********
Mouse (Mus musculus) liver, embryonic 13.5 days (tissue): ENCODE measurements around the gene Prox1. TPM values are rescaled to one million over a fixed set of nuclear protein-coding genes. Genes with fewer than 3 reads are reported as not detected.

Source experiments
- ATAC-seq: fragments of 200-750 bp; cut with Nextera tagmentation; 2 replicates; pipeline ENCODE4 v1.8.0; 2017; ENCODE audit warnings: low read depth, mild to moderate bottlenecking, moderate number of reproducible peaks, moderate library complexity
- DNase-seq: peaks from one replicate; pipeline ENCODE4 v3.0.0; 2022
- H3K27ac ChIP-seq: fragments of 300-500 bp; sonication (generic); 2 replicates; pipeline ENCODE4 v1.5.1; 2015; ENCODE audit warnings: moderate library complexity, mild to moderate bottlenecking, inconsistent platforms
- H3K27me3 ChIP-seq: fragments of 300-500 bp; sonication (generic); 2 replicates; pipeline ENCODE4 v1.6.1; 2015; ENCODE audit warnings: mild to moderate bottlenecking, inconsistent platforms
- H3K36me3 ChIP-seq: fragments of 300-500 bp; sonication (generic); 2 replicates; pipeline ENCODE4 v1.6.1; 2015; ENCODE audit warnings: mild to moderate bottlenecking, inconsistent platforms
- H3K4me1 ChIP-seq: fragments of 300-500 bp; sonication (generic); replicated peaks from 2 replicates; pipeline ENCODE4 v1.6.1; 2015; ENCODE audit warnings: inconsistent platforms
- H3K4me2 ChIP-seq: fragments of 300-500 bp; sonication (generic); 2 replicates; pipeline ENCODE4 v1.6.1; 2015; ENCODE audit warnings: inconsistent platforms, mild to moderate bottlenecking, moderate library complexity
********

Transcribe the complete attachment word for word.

Mouse (Mus musculus) liver, embryonic 13.5 days (tissue): ENCODE measurements around the gene Prox1. TPM values are rescaled to one million over a fixed set of nuclear protein-coding genes. Genes with fewer than 3 reads are reported as not detected.

Source experiments
- ATAC-seq: fragments of 200-750 bp; cut with Nextera tagmentation; 2 replicates; pipeline ENCODE4 v1.8.0; 2017; ENCODE audit warnings: low read depth, mild to moderate bottlenecking, moderate number of reproducible peaks, moderate library complexity
- DNase-seq: peaks from one replicate; pipeline ENCODE4 v3.0.0; 2022
- H3K27ac ChIP-seq: fragments of 300-500 bp; sonication (generic); 2 replicates; pipeline ENCODE4 v1.5.1; 2015; ENCODE audit warnings: moderate library complexity, mild to moderate bottlenecking, inconsistent platforms
- H3K27me3 ChIP-seq: fragments of 300-500 bp; sonication (generic); 2 replicates; pipeline ENCODE4 v1.6.1; 2015; ENCODE audit warnings: mild to moderate bottlenecking, inconsistent platforms
- H3K36me3 ChIP-seq: fragments of 300-500 bp; sonication (generic); 2 replicates; pipeline ENCODE4 v1.6.1; 2015; ENCODE audit warnings: mild to moderate bottlenecking, inconsistent platforms
- H3K4me1 ChIP-seq: fragments of 300-500 bp; sonication (generic); replicated peaks from 2 replicates; pipeline ENCODE4 v1.6.1; 2015; ENCODE audit warnings: inconsistent platforms
- H3K4me2 ChIP-seq: fragments of 300-500 bp; sonication (generic); 2 replicates; pipeline ENCODE4 v1.6.1; 2015; ENCODE audit warnings: inconsistent platforms, mild to moderate bottlenecking, moderate library complexity